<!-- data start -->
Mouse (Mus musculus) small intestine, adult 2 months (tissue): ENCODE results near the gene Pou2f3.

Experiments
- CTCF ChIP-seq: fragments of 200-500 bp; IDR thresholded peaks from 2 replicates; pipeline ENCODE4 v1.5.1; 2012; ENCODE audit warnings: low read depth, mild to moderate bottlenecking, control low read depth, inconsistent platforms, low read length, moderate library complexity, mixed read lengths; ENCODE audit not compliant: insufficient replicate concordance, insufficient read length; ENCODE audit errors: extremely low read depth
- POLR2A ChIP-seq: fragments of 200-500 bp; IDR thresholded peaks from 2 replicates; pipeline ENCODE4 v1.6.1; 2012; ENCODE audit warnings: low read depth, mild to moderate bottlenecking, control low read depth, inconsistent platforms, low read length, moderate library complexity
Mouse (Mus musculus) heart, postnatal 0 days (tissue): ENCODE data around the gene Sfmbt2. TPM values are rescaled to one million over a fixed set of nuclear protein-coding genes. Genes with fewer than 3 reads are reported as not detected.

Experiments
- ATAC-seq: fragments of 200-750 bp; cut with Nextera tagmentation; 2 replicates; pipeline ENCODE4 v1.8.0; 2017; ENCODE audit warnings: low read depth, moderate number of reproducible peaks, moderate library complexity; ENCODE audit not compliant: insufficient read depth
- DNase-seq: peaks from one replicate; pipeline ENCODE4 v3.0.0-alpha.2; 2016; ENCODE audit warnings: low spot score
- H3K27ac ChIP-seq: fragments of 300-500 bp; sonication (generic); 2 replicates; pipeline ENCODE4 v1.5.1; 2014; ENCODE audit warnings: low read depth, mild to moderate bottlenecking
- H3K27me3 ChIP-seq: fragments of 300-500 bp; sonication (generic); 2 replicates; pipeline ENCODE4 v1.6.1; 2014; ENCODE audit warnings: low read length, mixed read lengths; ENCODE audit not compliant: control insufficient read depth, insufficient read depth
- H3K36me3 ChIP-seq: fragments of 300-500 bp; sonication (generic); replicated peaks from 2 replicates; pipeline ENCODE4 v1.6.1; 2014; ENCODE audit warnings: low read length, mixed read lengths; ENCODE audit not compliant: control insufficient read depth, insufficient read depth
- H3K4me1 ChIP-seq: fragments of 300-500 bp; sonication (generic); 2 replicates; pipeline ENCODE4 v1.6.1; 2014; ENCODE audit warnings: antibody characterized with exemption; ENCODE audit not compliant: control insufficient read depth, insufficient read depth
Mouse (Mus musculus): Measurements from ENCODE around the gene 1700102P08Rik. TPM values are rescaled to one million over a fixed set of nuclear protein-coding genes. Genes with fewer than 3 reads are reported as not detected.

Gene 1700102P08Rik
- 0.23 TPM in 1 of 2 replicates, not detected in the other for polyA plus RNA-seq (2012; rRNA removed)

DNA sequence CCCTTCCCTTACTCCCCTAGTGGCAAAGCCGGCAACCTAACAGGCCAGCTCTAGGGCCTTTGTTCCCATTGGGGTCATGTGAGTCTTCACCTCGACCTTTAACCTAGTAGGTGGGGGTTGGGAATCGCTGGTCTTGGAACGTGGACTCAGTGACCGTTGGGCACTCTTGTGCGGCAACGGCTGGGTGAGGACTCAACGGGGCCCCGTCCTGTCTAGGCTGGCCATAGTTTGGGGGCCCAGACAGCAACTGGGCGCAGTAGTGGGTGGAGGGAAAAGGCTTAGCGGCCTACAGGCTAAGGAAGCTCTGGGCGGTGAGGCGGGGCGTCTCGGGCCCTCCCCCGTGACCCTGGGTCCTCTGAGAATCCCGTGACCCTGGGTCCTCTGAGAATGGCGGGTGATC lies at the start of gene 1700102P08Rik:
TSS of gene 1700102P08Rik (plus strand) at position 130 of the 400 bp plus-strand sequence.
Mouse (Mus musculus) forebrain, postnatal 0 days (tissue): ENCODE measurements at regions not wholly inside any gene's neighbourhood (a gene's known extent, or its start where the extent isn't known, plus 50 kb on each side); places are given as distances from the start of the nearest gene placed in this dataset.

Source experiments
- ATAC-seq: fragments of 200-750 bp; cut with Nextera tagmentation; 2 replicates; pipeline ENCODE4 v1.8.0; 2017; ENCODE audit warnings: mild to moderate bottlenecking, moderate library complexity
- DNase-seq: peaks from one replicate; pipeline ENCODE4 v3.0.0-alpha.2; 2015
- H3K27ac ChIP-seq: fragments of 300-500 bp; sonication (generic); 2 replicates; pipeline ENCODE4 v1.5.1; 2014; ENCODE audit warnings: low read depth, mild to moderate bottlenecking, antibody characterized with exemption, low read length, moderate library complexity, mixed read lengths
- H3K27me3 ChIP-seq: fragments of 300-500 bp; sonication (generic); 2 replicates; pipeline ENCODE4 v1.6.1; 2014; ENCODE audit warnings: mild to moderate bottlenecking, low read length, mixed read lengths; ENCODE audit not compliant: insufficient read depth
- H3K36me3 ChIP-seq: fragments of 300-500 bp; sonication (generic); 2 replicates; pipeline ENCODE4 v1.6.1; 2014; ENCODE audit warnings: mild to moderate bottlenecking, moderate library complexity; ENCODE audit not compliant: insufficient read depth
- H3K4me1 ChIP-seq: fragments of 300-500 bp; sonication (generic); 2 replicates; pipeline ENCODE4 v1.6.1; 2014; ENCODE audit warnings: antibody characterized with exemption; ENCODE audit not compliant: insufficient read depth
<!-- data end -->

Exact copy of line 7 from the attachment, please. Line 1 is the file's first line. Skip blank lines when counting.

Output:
- ATAC-seq: fragments of 200-750 bp; cut with Nextera tagmentation; 2 replicates; pipeline ENCODE4 v1.8.0; 2017; ENCODE audit warnings: low read depth, moderate number of reproducible peaks, moderate library complexity; ENCODE audit not compliant: insufficient read depth